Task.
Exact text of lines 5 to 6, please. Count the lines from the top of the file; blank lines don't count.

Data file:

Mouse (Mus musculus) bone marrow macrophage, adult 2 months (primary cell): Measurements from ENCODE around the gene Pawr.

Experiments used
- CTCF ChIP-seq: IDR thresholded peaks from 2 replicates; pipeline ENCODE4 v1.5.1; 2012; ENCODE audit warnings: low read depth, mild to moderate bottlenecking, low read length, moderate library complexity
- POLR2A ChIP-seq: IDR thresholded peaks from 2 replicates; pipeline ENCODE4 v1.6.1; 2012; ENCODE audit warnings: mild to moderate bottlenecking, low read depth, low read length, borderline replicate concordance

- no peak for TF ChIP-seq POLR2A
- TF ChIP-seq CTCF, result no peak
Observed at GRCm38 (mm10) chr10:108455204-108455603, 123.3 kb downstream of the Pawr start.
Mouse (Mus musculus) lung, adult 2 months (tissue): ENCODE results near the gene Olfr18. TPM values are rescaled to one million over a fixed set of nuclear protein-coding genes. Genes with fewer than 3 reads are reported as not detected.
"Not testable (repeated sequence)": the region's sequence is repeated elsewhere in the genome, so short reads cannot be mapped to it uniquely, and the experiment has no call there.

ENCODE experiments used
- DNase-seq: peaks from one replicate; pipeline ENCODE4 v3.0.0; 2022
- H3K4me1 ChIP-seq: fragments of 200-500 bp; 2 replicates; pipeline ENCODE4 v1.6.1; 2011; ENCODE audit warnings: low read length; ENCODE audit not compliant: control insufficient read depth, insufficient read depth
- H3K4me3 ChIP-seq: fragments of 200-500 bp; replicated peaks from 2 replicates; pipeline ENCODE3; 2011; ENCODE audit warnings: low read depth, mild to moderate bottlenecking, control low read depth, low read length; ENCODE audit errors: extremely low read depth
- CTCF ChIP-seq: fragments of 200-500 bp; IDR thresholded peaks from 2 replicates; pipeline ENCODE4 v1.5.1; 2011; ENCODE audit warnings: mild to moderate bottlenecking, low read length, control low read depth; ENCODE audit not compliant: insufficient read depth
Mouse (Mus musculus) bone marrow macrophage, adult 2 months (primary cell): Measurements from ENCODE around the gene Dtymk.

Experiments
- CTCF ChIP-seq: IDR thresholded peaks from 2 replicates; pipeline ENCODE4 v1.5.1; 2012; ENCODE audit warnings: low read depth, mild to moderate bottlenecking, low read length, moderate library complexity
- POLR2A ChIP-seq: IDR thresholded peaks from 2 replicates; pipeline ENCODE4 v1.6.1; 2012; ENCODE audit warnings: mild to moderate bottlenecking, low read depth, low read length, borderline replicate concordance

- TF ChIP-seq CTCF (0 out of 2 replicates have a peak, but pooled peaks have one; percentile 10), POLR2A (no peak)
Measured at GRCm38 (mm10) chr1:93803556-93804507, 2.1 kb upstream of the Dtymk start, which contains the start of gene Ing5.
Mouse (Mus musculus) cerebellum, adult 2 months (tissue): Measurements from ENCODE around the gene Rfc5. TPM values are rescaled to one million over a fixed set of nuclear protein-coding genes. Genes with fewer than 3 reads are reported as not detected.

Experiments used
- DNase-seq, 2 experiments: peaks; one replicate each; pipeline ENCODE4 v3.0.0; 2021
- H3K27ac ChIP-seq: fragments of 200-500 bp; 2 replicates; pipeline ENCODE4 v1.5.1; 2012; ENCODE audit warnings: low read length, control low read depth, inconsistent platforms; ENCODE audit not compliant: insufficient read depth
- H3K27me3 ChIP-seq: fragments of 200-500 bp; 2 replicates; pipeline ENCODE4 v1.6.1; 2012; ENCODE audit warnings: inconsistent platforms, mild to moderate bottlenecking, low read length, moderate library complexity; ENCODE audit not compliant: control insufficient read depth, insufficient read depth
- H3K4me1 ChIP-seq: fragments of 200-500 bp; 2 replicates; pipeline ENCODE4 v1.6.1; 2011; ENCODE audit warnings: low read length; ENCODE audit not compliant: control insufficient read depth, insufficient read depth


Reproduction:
- no peak for TF ChIP-seq POLR2A
- TF ChIP-seq CTCF, result no peak